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‘Borrowing’ £2.27m… the perils of music management September 30, 2017

Posted by WorldbyStorm in Uncategorized.
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From the Guardian…

Rock group Deep Purple’s former accountant has been banned as a company director for misappropriating at least £2m from two entities controlling their catalogue of hits.

And;

The newspaper said the high court granted a £4m freezing order against the assets of Rao and his wife, Anvita. It said Rao admitted “borrowing” or “lending” at least £2.27m of the companies’ money, and that the Deep Purple companies had recovered about £477,000 so far.

This is such a typical story that it is almost beyond comment. But it’s hardly surprising, is it? A lot of groups start out with little or no financial acumen. They are often very young and their focus is on the musical rather than business side. Small wonder that they are prey for those who would

It’s a bit different for groups further down the road. It’s almost surprising that Deep Purple would have been caught this way given that they are in their 60s and 70s. And yet, again where is the surprise? Hugely, often deliberately, complex financial negotiations int elation to licensing, merchandise, sales and so forth are part and parcel of such businesses. It requires some dedication to keep on top of that.

That said the other side is those who do misappropriate, or ‘borrow’ in the quaint explanation above. Surely they’re well paid enough as it is, or is the simple truth that for some there’s never enough money?

Comments»

1. sonofstan - September 30, 2017

” It’s almost surprising that Deep Purple would have been caught this way given that they are in their 60s and 70s. ”

Maybe not. In the era in which they came of age, it would have been relatively rare for musicians to have the education or the confidence to challenge the supposed ‘professionals’ taking care of them – and for most of their careers, they probably had little incentive to look too closely as the cash would have been pouring in. I’d be more surprised at younger artists being caught this way. That said, having just this week met our new undergrads and done my ‘how does anyone make money out of music?’ lecture, it is kind of shocking how little people, with ambitions to work in the ‘industry’ actually know. Making records used to be mysterious, but, thanks to the democratisation of the means of production, has become much less so, but the business seems to have constructed a mystique of its own.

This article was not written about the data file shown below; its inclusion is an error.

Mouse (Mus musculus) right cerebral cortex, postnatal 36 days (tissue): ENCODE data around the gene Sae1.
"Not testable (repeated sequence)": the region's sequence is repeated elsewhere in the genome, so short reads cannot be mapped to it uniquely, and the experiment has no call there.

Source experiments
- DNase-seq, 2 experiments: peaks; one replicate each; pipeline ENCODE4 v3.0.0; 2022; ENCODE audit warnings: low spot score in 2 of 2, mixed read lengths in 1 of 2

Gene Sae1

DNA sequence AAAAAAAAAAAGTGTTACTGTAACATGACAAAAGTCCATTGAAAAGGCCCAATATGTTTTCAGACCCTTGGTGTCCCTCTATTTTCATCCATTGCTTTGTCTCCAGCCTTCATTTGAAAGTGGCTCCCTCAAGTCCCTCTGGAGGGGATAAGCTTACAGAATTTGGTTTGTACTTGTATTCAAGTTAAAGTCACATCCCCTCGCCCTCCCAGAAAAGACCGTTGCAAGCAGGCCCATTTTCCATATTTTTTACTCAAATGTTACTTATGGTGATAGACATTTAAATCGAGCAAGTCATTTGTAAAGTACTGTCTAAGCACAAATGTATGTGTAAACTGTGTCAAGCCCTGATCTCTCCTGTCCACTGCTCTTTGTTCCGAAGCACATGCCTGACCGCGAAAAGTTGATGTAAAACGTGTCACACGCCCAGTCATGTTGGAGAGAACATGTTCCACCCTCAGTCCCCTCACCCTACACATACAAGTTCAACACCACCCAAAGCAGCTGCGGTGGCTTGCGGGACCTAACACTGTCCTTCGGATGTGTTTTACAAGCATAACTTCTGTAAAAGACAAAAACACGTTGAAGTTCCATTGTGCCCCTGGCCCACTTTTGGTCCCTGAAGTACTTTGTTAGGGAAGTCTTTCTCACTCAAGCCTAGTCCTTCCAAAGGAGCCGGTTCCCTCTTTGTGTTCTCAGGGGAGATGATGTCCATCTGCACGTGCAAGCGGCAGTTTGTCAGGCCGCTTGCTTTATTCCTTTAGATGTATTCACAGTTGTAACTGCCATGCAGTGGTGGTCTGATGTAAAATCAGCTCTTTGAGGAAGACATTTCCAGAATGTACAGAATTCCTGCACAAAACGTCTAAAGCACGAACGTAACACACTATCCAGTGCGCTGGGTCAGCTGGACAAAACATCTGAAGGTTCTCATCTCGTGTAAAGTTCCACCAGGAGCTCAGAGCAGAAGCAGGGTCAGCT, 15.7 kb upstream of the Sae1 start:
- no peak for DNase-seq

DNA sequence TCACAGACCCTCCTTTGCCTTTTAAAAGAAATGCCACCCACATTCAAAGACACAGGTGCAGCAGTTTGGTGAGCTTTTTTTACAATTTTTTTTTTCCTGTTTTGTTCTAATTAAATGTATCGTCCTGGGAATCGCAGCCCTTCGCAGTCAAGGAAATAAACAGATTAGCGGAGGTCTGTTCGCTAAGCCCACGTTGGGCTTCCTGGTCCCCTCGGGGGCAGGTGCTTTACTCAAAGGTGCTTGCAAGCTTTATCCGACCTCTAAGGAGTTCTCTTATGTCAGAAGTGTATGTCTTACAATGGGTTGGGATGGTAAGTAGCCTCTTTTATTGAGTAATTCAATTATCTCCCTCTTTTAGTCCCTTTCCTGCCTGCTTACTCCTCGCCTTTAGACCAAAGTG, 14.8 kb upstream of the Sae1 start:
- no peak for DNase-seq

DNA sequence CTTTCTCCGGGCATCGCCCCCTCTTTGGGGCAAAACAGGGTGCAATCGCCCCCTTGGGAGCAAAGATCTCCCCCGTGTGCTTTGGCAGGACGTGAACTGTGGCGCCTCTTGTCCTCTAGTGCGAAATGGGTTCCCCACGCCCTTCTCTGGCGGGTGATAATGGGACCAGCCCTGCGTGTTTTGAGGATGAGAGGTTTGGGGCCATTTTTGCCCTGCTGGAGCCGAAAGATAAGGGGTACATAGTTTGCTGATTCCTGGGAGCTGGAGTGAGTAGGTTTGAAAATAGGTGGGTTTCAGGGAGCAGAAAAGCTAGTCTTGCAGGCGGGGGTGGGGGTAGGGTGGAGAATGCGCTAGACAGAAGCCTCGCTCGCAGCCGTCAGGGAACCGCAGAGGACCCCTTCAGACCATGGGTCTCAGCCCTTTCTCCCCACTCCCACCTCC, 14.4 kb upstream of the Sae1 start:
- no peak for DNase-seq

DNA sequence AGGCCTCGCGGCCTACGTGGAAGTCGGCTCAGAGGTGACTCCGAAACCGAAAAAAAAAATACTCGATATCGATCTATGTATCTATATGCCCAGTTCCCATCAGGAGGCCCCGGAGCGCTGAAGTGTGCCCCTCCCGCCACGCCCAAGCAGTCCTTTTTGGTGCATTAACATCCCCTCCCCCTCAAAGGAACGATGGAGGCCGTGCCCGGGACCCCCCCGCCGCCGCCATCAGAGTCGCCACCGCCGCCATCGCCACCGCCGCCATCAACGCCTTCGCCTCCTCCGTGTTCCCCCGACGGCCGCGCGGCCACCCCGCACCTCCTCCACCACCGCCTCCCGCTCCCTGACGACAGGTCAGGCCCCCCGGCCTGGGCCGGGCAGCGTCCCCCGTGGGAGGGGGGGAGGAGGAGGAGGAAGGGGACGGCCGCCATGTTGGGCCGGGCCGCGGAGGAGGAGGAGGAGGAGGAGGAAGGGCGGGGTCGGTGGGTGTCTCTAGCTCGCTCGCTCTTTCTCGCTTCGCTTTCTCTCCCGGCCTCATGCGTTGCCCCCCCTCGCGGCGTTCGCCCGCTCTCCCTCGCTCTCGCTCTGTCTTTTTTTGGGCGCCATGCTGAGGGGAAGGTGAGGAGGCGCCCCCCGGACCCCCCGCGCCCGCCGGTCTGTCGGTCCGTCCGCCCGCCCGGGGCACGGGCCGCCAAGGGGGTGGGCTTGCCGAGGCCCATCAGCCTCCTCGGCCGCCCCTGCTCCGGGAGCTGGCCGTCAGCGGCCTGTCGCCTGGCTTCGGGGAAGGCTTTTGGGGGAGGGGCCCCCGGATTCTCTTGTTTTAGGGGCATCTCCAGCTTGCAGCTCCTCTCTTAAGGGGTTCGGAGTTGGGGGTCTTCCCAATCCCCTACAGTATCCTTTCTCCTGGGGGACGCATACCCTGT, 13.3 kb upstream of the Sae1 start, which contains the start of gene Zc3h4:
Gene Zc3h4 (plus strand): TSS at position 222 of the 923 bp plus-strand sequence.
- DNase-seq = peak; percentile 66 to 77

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WorldbyStorm - September 30, 2017

And the class thing you point to is important. Gillan came from a working class background, so did the Black Sabbath crew, etc, So that makes sense what you say about attitudes to supposed professionals. A sort of deference.

V. true too re the cash pouring in.

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gendjinn - September 30, 2017

Have to plug Iain Bank’s Espedair Street here for making youse guyses exact points AND being about a 70s mega band AND for the nod to Steel Wheelers AND last but not least, being one of his top five books.

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WorldbyStorm - September 30, 2017

Great book. Haven’t read it in years. Going to now.

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